September 22, 2017
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Maine’s richest source of maple sugar faces uncertain future

By Michael Shepherd, BDN Staff
Updated:

BIG SIX TOWNSHIP, Maine — Benoit and Alcide Giroux are Quebecers, but because of the geographic oddity that is the largest American maple sugarbush, they’re third-generation Maine farmers.

In the 1950s, their grandfather started tapping trees in this Somerset County township, just across a one-lane St. John River bridge from Sainte-Aurelie, Quebec. Canadians living nearby have made maple syrup in this desolate corner of Maine for more than a century.

The brothers took over the family’s sugaring business in the 1980s, growing the operation from 2,000 taps to 82,000, producing around 350,000 pounds of syrup per year that fetches $2.25 per pound wholesale. Big Six is the largest U.S. sugarbush, comprising 340,000 taps and a quarter of Maine’s syrup production.

But it’s tied up with landowner Paul Fortin’s bottom line, which has created uncertainty about the heritage crop, leaving leaseholders and Maine’s maple industry to hover somewhere between eternal preservation and a devastating blow.

Big Six is expected to apply for an award under the Land for Maine’s Future program this year that would complete a deal giving Fortin a $5.7 million conservation easement, preserving the sugarbush and allowing access and recreational activities on more than 23,000 acres.

If the Madison businessman doesn’t get it by 2018’s end, the 20-year leases signed this year by producers can be terminated. The sugarbush could be cut. And a way of life that sustained generations of cross-border tenant farmers would likely perish.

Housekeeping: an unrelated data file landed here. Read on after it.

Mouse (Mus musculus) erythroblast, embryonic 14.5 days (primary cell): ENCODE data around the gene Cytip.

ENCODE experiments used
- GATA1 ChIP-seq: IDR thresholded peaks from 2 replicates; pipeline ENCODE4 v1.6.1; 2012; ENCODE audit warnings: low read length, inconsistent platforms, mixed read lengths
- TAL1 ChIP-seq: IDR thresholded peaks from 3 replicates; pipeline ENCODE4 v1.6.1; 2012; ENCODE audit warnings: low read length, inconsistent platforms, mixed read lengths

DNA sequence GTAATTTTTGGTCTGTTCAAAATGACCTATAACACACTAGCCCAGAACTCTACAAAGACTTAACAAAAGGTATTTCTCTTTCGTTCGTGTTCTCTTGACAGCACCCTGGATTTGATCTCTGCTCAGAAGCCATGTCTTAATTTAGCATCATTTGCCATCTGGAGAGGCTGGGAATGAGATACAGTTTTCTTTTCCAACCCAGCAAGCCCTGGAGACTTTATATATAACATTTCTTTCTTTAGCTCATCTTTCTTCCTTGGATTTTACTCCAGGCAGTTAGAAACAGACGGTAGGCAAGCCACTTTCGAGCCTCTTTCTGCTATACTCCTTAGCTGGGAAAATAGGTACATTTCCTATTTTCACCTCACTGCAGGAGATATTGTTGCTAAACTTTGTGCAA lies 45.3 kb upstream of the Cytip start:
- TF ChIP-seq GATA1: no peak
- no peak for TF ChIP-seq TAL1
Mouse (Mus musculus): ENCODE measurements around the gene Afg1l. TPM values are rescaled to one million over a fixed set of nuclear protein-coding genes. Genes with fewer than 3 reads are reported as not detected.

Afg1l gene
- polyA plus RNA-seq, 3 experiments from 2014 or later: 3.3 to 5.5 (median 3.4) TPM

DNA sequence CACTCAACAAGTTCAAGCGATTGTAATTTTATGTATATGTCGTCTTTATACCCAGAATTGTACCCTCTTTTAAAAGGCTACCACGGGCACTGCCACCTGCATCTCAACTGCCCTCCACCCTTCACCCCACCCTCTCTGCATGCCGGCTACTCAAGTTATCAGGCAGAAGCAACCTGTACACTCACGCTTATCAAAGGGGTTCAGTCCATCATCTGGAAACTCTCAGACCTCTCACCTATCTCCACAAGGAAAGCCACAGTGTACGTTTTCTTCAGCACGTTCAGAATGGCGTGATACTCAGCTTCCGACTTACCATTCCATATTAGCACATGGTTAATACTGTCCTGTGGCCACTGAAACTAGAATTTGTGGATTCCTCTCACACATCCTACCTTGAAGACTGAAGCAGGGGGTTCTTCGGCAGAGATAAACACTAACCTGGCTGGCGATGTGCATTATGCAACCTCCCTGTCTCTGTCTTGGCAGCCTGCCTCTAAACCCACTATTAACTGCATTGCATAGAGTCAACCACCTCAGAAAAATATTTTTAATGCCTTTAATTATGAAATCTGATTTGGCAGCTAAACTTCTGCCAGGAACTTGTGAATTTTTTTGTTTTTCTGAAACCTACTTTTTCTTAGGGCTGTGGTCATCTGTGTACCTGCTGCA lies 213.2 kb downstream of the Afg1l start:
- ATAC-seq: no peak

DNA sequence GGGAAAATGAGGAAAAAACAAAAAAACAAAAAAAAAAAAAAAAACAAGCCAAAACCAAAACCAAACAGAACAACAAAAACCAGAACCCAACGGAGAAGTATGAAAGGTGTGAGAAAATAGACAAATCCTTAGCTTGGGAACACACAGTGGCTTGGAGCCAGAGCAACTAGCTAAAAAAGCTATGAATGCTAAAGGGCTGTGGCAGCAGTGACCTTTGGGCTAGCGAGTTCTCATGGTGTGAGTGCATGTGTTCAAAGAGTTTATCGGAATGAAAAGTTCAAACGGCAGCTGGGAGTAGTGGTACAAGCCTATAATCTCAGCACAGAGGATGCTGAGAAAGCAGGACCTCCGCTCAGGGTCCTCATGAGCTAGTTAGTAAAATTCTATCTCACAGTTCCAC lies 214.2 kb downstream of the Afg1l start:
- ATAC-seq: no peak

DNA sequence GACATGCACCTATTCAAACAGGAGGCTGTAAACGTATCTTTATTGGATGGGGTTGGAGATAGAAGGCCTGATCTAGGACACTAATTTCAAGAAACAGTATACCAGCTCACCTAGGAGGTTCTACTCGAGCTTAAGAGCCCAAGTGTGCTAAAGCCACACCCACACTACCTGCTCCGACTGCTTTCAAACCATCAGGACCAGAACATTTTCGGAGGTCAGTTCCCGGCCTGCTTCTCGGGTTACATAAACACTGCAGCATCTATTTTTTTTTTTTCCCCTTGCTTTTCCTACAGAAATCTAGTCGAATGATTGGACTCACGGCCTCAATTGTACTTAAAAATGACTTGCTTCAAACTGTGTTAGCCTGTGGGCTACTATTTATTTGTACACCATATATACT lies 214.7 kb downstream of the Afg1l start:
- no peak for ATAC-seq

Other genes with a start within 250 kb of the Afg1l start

The Girouxs are mostly ambivalent about the easement. Their concerns are more immediate.

After generations of easy relationships with landowners, the new leases raised the price that operators pay Fortin per tap from about 63 cents to $1.25. The Girouxs argue that they were boxed into signing because of their long-term investment there — a sugarhouse, cabins, pumping stations and other infrastructure.

Benoit, 57, of Saint-Prosper, Quebec, said he chose to speak to a reporter because he’d rather see his operation “die right now” in a conflict with Fortin “than die slowly” because of high costs. Fortin dismisses the Girouxs as difficult partners who snubbed chances to negotiate and said they’re the only unhappy producers.

Past threats by Fortin to cut the trees have led to the easement push. That and the leases — seen as high by neutral observers — illustrate his leverage over Maine’s maple industry. It has led to wide support for the easement, even if his tactics haven’t.

“What other industry would put up with being threatened to have 25 percent of its output eliminated? Nobody would. There would be outcry everywhere,” said Kathryn Hopkins, a maple expert at the University of Maine’s Cooperative Extension. “And that’s what this situation is. Maine needs that production.”

The landscape changes